In a seminal study by Livraghi and Coll, 114 patients with 126 nodules larger than 3.0 cm were treated with single or triple cluster of cool-tip monopolar electrodes. Complete ablation was achieved in 61% of nodules in the size range 3.1-5.0 cm, and only in 24% of nodules 5.1-9.5 cm[21]. To improve these results, a protocol derived from a mathematic model was applied to calculate preoperatively the site and the number of needle insertions[22]. The model was based on the analysis of how many overlapping ablation spheres were needed to cover the HCC nodule. To ablate nodules sized 3.6-7.0 cm, 1-13 electrode placements were performed. The success rate in 121 nodules was 87%. A limitation of the application of such protocol was the difficulty in determining the accurate placement of needles in larger lesions. Using an open approach and single or cluster cool-tip needles a complete ablation rate of 91% may be achieved in nodules of 3.5-8.0 cm[23]. “Surgical RFA” as compared to percutaneous RFA showed similar efficacy in small nodules, but was associated to better survival rates in patients with larger HCC[24]. However, with this approach the rate of complications and post-RFA liver impairment was higher as compared to patients treated percutaneously. The highest rate of complete ablation using cool-tip needles has been reported in a large Asian cohort. The authors achieved a complete necrosis in 98.9% of 360 treatments for HCC 3.1-5.0 cm, and in 97.7% of 44 treatments for tumors > 5.0 cm[25]. These results have never been reproduced in a Western study. In order to increase the ablation area bipolar and multipolar electrodes have been attempted. The use of bipolar devices may allow a better distribution of temperature inside the tissue[26]. In a small prospective study including 26 patients with 27 tumors 5.0-8.5 cm, three separate bipolar internally cooled electrodes achieved the complete ablation in 22 among 27 nodules (81%), including three tumors that showed segmental portal vein invasion[27]. However, multipolar electrodes resulted more effective than monopolar devices in obtaining the complete necrosis of nodules up to 4.5 cm, but in larger tumors the efficacy was comparable[28]. Another way to increase the ablation area is the use of expandable electrodes and interstitial saline infusion that may create lesions significantly larger than not cooled needles[29]. However, in small HCC internally cooled electrodes compared to expandable electrodes had similar effectiveness[30]. A strategy to increase the efficacy of RFA in larger nodules is the insertion of multiple needles inside the tumor that may be alternatively activated using a swichting algorytm[31,32]. However, with the devices actually available, RFA ablative capacity in nodules > 5 cm is scarce. To overcome the limited efficacy of RFA in larger nodules, combination treatments of RFA plus percutaneous ethanol injection or plus transarterial chemoembolization (TACE) have been attempted. In Eastern studies, in combining these treatments, a higher rate of cancer ablation and a better overall and recurrence-free survival than RFA alone have been reported[33-41]. Another possibility may be the combined treatment with sorafenib and RFA or triple combination also with TACE, with the aim of increasing the necrosis and reducing the rate of recurrence[42-44]. Regarding complications of RFA ablation, in a large survey 6 deaths (0.3%) were observed. Five of these patients had large HCC complicating cirrhosis, in 3 patients the cancer nodules were located in risky areas and two had Child-Pugh B cirrhosis[45]. Therefore, caution should be observed in such cases. Major and minor complications occurred in 2% and 5%, respectively. Similar rates have been observed in more recent studies[46,47]. A pre-RFA value of bilirubin > 2.5 mg/dL may predict liver decompensation after treatment[48].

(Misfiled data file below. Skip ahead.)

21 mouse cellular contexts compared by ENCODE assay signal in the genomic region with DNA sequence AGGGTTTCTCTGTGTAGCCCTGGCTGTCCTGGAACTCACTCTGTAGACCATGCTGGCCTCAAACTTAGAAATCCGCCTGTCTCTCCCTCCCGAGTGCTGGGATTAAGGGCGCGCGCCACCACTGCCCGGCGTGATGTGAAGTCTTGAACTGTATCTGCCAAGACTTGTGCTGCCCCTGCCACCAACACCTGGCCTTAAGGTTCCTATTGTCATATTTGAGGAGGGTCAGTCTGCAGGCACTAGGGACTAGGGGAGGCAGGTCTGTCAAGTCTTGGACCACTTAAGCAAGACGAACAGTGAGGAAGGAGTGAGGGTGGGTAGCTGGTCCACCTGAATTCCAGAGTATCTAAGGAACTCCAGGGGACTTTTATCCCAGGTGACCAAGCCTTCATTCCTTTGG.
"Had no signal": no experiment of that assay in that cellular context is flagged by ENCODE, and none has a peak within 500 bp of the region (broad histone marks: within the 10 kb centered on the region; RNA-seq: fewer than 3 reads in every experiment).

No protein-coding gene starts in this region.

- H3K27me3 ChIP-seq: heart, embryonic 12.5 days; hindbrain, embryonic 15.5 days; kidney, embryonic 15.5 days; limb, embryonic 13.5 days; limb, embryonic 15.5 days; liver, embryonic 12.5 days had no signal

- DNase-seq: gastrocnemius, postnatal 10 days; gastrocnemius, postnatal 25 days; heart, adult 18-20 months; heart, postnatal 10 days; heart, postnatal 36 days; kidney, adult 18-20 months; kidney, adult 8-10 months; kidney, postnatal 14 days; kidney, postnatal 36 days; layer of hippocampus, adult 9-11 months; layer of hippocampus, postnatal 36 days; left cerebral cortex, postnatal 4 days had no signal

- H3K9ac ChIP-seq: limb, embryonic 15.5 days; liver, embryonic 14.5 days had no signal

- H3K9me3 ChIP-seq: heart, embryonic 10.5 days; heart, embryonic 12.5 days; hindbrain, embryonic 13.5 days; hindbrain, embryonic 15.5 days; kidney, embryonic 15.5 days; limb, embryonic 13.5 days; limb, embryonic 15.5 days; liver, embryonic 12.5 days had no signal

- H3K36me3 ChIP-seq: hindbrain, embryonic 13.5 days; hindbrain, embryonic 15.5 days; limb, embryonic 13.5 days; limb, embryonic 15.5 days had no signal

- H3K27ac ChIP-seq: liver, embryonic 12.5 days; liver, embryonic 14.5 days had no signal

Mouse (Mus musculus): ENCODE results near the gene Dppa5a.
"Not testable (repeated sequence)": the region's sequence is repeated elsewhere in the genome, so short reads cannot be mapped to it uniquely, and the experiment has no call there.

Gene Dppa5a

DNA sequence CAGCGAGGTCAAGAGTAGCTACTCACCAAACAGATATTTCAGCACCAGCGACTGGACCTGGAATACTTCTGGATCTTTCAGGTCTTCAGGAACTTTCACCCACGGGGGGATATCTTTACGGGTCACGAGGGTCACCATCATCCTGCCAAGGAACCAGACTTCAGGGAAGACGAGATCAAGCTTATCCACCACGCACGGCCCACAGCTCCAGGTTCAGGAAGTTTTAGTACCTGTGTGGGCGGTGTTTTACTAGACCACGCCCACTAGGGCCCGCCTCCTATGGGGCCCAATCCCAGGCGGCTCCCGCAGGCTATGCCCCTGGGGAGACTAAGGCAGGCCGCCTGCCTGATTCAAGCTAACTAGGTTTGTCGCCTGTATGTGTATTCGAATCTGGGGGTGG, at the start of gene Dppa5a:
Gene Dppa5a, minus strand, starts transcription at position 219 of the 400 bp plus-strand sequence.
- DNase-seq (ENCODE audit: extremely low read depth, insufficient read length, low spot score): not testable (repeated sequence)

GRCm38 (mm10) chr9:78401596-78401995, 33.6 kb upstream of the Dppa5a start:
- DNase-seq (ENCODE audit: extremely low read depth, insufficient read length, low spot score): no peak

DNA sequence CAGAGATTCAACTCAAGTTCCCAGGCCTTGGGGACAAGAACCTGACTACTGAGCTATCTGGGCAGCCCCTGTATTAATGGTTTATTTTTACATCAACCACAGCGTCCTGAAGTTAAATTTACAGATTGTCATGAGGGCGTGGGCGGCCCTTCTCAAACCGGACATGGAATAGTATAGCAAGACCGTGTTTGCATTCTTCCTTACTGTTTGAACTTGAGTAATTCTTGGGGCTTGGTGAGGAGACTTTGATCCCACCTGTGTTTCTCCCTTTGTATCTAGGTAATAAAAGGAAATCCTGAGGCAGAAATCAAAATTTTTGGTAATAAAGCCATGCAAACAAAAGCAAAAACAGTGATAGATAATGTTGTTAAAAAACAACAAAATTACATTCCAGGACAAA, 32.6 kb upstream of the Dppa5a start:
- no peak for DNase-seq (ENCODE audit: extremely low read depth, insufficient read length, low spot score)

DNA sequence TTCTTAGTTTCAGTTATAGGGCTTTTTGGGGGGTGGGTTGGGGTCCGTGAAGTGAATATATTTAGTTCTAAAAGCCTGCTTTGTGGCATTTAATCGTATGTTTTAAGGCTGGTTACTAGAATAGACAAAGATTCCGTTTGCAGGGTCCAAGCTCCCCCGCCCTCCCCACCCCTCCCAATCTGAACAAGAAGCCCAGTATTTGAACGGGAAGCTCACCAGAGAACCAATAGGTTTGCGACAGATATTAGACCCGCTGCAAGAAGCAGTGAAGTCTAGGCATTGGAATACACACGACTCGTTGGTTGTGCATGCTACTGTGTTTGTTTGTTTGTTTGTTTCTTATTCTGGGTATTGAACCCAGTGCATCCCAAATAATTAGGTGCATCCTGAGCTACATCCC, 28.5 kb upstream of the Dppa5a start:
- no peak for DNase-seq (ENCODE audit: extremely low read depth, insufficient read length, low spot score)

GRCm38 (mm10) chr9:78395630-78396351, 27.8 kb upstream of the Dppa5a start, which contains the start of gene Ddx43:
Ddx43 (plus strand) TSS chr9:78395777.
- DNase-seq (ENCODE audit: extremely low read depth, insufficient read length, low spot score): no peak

Microwave ablation

    Due to the advancement of microwave technology and the development of cooled electrodes, percutaneous microwave ablation (MWA) is actually considered a safe and effective alternative to RFA for thermal ablation of HCC[49,50]. As compared to RFA, MWA has theoretical advantages including the shorter procedural time, very rapid increase in tissue temperature, and it is less affected by tissue impedance and the heat-sink effect[51]. Both in ex vivo and in vivo porcine liver model, MWA produced larger coagulation zones than bipolar RFA[52].

    Two metanalyses comparing the two techniques have been published[53,54]. Chinnaratha et al.[54] analyzing three studies including 450 patients with HCC nodules > 5.0 cm or more than 3 nodules found a benefit for MWA as compared to RFA with a pooled OR of 1.88[55-57]. Furthermore, MWA treatment was associated with a lower rate of local tumor progression in large HCC as compared to RFA. The evaluation of studies including larger HCC and the metanalysis of Facciorusso et al confirmed that MWA was significantly more effective than RFA in inducing the complete necrosis of tumours[58,59]. Also other authors confirmed MWA is safe and effective in the treatment of large HCC[60,61] and subcapsular lesion[62].